Alumni
placeholder

Giving Back by Paying Forward

From left: Joseph Nebzydoski, VMD ’74, G’77, P’07, P’09, Kerry Jo Nebzydoski P'07, P'09, Patricia A. Morgan, VMD P'10, P'13, and Andrew P. Nebzydoski, VMD ’77, P'10, P'13, enjoy a moment together at the 2017 Scholarship Brunch.
April 5, 2017

Joseph Nebzydoski, VMD ’74, G’77, P’07, P‘09 still appreciates the lessons he learned at The University of Scranton.

“The good thing about a Jesuit education is every decision you make in life becomes a moral decision,” he said. “What moral implications is this decision going to have?

“It never leaves you.”

When Dr. Nebzydoski chose to establish the Henry J. Sr. and Mary Nebzydoski Memorial Scholarship to honor the legacy of his parents, the moral implications were clear: once the scholarship is fully endowed, it will provide future University of Scranton students with the opportunity to receive an education steeped in the same Jesuit values Joseph has embraced throughout his life.

“It was something I wanted to do out of respect for them because they were truly good parents who couldn’t have done a better job,” he said. "It’s just my way of saying ‘thank you’ to the University.”

Joseph grew up on a dairy farm along with nine siblings in Pleasant Mount. He said his parents provided him with a true example of Christian values.

“(They were) very unselfish,” he said. “(They) always wanted to help people.”

Following in the footsteps of his brothers John Nebzydoski, MD ‘65 and Henry Nebzydoski, VMD ’68, Joseph enrolled at the University and initially majored in biology with the intent to become a physician.

“I wasn’t the most stellar student, to say the least,” he said. “There was a professor, Dr. Appleton, who convinced me to change my major (to biochemistry) my senior year.”

As graduation approached, Joseph found himself at a crossroads.

“I didn’t get into any medical schools because of my grades,” he said. “I had no idea what I was going to do.”

Joseph decided to pursue a graduate degree in biochemistry at the University and became interested in research. After earning his MA, he took a research position with the National Cancer Institute in Maryland. After working there for a few years, he decided to apply to both medical school and veterinary school. When he was accepted to both, he decided to pursue his doctorate in veterinary medicine at the University of Pennsylvania, where he said the knowledge he had gained at The University of Scranton served him well.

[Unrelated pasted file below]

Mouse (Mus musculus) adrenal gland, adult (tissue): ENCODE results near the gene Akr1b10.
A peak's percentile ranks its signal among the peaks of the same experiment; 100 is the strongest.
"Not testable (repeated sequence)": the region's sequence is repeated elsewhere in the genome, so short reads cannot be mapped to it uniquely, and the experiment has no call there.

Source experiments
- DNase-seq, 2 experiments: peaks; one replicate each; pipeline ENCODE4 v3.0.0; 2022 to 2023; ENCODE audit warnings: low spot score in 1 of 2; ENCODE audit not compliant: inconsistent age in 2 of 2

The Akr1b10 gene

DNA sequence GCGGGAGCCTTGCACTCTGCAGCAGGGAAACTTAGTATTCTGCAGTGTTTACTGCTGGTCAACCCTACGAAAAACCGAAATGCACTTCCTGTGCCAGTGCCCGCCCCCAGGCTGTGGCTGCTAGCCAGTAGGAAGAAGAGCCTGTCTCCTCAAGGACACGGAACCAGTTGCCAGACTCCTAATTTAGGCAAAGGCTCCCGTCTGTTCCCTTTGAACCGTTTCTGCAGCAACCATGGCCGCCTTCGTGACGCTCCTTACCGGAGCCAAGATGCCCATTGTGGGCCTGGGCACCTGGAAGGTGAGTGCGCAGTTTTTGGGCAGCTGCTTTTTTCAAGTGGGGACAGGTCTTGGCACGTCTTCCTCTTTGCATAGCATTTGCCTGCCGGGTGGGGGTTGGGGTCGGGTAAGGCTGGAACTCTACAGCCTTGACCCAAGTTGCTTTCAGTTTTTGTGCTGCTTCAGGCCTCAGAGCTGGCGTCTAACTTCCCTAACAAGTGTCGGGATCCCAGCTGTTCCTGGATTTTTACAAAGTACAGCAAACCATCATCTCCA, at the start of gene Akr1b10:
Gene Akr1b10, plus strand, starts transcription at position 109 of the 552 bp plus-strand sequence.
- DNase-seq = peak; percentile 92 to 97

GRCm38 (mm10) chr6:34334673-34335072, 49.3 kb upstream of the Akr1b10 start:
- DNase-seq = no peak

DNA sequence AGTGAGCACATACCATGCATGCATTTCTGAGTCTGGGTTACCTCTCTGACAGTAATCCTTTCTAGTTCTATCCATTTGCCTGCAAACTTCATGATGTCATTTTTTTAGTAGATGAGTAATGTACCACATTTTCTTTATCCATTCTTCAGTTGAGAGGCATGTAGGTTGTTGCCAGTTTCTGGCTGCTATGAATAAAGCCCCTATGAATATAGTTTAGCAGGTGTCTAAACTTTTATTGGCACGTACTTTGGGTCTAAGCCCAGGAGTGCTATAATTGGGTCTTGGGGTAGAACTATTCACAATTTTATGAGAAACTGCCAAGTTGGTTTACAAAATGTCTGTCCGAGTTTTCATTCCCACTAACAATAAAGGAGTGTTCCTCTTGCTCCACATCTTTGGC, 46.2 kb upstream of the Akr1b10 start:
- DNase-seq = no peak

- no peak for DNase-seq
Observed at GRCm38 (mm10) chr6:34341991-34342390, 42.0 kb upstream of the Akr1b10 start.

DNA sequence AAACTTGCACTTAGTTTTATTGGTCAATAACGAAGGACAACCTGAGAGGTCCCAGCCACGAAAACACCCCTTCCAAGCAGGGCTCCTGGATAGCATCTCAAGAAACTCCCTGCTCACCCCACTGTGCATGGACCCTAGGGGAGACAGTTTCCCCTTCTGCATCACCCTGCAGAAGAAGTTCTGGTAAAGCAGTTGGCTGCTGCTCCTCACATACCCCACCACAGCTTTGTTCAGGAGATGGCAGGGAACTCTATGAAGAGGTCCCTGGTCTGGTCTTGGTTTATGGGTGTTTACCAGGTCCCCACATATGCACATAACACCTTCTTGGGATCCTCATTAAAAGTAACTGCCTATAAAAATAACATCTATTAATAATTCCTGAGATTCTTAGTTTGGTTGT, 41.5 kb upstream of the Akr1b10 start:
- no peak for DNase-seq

“When I got into vet school, I was nervous, but I didn’t have any trouble getting through it,” he said. “(The University) really teaches you well so you’re prepared for the real world.”

As a veterinarian, Joseph initially specialized in large animals like the dairy cows he grew up around, but as the industry evolved, he changed his focus to small animals and established the Youngsville Veterinary Clinic.

“I still do some large, but not as many,” he said.

Over the years, the University continued to hold a special place in the hearts in many of his family members, including the 22 who also attended Scranton.

“My parents sent five of us (to the University),” he said. “Since then, a lot of our children are all grown now and have gone there.”

Joseph and his wife, Kerry Jo, sent two of their three children, Sarah Vassallo, VMD ’07 and Emily Nebzydoski, MD ’09 to the University, where Joseph encouraged them to take note of the University’s dedication to cura personalis, or the care of the whole person, and develop themselves academically, socially and morally. After establishing the scholarship, many in Joseph’s family, including Andrew P. Nebzydoski, VMD ’77, P'10, P'13, and his wife, Patricia A. Morgan, VMD P'10, P'13, Thomas Nebzydoski ’79, P'01 and his wife, Sharon P'01, Margaret Nebzydoski Tomazic and her husband, David Tomazic, DO, and Vassallo and her husband, Michael, honored the memories of Henry J. Sr. and Mary Nebzydoski by contributing to the fund.

“You don’t have to do it all at once,” Joseph said of establishing a scholarship. “It can be over a period of years.

“You’re doing something for a future generation, and hopefully, that will go on ad infinitum – it will never end. You’re putting a mark on the world for a long, long time in a good way. It’s not something that is just going to be short-term - those things are endowed. It might not be a lot of money, but it’s going to help somebody somewhere along the way.”

Back to Top